- January 18, 2018
- Posted by: Sunsea International College
- Category: Latest News
The number of international students enrolled in Japanese universities or language schools was up 12% last year, with most students coming from Asian countries, new research from the Japan Student Services Organisationhas revealed.
JASSO data revealed that the number of international students in Japan reached a record high 267,042 as of May 2017, bringing the country well on its way to achieving its target of 300,000 international students by 2020.
The number of students studying at higher education institutions stood at 188,384, up 10.1% on the previous year, while those studying at language schools came to 78,658 (up 15.4%).
The largest number of students came from China with 107,260, followed by Vietnam with 61,671, Nepal at 21,500 and South Korea (15,740).
Outside of Asia, international students from the US studying in Japan made up 1% of the total (2,786) according to JASSO, while just 0.2% came from the UK (640).
Tomohiro Miyai, deputy director of the Information Service Division at JASSO’s Student Exchange told The PIE News that the Japanese language is often a barrier to international students studying in Japan.
“[International students] must study Japanese other than their majors. It is a heavy burden for them,” Miyai said.
However, he added, Japanese universities have been making an effort to build up their academic course offering in English.
Kai Japanese Language School president Hiroko Yamamoto told The PIE News that the increase in international students coming to Japan is partially due to a change in the statistical system.
“After ‘A Plan for 300,000 Exchange Students’ campaign was released in 2008, the immigration law was amended.
“As a result, the number of students at Japanese language schools started to be included in the statistical figure of international students in 2011,” Yamamoto said.
“The main reason for the rapid increase of international students after 2013 is that a lot of Japanese language schools started to receive students from Vietnam to fill in the huge decrease of Chinese and Korean students after the [Tōhoku] earthquake in 2011.”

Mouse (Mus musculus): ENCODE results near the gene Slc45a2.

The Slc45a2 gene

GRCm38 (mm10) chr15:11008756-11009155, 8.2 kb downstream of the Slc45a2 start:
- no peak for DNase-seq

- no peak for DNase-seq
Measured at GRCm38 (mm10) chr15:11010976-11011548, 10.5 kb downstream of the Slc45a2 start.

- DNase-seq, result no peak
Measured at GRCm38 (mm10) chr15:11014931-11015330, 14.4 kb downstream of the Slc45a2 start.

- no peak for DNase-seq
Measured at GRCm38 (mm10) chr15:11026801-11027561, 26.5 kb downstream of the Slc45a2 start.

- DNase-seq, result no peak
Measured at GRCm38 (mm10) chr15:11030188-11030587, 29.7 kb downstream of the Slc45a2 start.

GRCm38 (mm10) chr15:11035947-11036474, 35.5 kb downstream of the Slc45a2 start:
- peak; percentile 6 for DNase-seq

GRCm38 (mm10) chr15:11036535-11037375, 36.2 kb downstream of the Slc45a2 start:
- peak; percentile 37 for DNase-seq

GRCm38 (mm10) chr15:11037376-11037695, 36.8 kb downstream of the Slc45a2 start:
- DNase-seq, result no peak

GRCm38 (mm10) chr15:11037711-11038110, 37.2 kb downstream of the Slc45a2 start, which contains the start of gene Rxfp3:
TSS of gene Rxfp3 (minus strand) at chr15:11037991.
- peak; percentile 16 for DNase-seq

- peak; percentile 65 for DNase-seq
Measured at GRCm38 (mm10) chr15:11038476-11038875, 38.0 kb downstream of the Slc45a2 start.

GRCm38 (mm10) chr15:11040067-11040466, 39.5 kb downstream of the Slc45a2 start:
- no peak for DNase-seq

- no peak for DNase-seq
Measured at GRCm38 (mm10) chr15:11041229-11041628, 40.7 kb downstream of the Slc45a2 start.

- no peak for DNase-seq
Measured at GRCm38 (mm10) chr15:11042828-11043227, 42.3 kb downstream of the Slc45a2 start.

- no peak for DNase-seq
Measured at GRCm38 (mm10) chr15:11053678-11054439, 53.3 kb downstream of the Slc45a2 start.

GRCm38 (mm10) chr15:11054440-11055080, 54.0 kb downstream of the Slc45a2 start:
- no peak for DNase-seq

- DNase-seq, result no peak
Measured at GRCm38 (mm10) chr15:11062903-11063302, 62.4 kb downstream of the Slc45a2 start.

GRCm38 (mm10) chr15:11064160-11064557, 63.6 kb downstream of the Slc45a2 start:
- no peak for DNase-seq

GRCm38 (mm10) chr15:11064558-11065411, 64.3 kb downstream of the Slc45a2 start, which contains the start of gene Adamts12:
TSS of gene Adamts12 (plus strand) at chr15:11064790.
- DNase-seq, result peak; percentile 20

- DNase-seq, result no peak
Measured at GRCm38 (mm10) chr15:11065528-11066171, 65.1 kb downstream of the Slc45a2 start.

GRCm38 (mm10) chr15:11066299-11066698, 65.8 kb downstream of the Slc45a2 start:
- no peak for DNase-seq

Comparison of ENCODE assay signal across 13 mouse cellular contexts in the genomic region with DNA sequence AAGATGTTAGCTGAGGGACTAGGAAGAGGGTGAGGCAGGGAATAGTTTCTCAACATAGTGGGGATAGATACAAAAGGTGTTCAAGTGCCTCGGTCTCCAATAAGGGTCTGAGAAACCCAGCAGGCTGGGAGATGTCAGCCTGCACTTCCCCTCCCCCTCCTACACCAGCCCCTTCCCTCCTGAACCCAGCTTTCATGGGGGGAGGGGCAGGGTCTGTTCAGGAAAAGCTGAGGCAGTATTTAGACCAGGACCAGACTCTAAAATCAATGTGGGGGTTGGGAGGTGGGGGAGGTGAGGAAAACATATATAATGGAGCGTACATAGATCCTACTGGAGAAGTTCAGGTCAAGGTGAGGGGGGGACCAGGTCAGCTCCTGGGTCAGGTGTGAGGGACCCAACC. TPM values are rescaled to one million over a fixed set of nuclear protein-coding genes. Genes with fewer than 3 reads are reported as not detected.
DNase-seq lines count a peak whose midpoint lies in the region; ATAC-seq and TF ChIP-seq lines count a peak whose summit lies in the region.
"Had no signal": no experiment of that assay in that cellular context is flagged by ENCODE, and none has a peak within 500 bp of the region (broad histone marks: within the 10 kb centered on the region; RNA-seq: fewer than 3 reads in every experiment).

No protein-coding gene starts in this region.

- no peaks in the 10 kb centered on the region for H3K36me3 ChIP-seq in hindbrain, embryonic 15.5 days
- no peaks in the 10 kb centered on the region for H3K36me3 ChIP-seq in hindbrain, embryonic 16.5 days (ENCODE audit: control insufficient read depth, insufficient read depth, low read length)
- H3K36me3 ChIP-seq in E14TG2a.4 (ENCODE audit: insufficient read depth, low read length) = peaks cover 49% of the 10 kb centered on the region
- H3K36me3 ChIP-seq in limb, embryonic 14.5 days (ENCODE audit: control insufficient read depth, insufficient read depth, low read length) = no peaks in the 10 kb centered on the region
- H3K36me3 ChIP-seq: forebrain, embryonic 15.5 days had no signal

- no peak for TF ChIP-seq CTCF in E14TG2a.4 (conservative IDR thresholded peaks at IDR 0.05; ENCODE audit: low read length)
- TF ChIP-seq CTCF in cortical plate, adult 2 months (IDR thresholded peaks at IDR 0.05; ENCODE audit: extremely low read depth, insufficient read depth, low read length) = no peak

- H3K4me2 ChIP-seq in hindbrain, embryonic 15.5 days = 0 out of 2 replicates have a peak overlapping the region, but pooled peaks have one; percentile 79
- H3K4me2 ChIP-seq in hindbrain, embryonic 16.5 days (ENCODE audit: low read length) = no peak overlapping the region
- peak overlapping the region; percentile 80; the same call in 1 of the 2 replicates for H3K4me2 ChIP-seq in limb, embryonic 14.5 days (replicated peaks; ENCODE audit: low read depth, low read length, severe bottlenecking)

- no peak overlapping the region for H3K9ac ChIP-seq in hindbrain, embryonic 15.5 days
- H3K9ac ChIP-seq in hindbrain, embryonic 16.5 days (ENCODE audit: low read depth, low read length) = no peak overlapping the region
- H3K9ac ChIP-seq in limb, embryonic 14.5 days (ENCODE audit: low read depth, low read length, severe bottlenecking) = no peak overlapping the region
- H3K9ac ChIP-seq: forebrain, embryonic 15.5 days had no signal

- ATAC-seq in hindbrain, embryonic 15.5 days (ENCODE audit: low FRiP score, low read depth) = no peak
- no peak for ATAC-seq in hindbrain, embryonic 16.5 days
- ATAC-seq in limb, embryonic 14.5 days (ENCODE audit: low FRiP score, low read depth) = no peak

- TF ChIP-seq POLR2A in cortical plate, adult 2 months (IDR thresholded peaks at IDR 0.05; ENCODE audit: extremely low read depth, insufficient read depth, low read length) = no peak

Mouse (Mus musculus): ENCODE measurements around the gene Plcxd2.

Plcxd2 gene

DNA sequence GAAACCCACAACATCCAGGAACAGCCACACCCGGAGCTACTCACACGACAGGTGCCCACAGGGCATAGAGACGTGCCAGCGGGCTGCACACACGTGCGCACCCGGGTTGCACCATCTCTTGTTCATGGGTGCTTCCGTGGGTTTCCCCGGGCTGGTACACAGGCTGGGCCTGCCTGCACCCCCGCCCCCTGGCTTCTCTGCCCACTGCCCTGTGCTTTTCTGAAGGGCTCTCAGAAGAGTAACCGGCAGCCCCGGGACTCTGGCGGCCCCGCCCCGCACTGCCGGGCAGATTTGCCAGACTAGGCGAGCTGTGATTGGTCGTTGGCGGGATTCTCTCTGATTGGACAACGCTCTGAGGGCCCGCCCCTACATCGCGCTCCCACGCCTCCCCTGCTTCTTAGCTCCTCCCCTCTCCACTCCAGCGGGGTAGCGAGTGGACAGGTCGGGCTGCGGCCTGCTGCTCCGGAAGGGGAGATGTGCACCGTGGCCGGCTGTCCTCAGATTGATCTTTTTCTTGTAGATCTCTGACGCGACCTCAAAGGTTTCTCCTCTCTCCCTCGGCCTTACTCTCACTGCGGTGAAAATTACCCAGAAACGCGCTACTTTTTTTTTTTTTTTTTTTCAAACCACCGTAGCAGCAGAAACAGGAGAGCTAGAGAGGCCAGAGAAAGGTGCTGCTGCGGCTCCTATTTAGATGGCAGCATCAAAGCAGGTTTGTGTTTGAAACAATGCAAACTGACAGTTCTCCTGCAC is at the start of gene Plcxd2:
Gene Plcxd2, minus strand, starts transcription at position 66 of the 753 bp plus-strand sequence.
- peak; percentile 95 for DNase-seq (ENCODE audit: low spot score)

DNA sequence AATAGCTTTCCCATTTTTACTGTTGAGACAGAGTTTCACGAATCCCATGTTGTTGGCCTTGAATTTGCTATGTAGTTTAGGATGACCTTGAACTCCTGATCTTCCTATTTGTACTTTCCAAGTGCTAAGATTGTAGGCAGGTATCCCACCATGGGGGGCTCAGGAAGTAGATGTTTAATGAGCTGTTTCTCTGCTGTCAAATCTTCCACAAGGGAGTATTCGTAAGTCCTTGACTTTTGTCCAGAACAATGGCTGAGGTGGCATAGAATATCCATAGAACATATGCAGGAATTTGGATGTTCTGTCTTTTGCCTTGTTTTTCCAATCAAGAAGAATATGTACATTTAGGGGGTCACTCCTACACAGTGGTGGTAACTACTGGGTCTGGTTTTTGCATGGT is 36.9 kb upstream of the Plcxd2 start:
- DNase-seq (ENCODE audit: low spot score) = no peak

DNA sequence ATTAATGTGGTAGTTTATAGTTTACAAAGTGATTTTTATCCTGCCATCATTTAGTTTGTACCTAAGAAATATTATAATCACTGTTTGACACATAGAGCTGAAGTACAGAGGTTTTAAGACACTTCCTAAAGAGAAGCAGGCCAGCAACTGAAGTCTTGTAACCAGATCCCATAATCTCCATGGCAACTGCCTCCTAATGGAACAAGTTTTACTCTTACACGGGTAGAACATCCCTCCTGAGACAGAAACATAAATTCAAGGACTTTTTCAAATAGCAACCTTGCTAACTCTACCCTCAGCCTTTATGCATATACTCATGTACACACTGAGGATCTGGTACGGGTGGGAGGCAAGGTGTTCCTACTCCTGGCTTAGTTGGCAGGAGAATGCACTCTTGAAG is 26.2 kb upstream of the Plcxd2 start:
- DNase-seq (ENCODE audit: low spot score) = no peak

Yamamoto said that Japan became a very popular destination for Vietnamese students due to its proximity to their home country and the potential to work part-time.
She said that the decline in Japan’s young adult population has made mobile study more important than ever.
“[There is] a sense of danger to not only Japanese higher education institutions but also companies and the economy…two-way mobility of students is very important.
“The need for Japanese language schools to accept international students is strong. We want more agents to get interested in Japan as a destination,” she added.
Despite the relatively low number of UK students studying in Japan as recorded by JASSO, the statistic is nothing unusual.
Research by Universities UK International revealed just 6.6% of UK students are mobile during their studies, and as part of a national strategy, the UUKi has launched a campaign to double this figure to 13% by 2020.
Commenting on the JASSO findings, UUKi director Vivienne Stern told The PIENews that a lack of understanding about the availability of scholarships and funding is a considerable barrier to mobile study.
“In Japan, there are funding programs to support outward mobility, which are not very well known or understood within UK universities,” Stern said.
“There is increasingly good infrastructure available to support English universities and Japanese universities to collaborate with each other,” she added.
“There are good funding streams, lots of Japanese programs to support academic student exchange and, on the UK side, we have existing funds for research collaboration”.
Asked why UUKi were focusing on Japan, Stern revealed that links between the two countries HEIs has been historically weak, and that is a situation she is keen to change.
“Fundamentally we know that universities perform better when they are well networked. We are interested in looking at places where the UK doesn’t seem to have as well developed networks as you might expect, and Japan is a great example of that.”
“Of course students should take advantage of the opportunity to study in a fascinating place with a very different culture but we think we are kind of in a position where we have to encourage a generational change”.
This process might not be fast, Stern warned, but with small initial steps, it is hoped that mobility between the nations will increase to a larger percentage in time.
“So for now, encouraging shorter periods of mobility, that is where we should focus, just to increase the likelihood of students undertaking some form of mobility,” Stern added.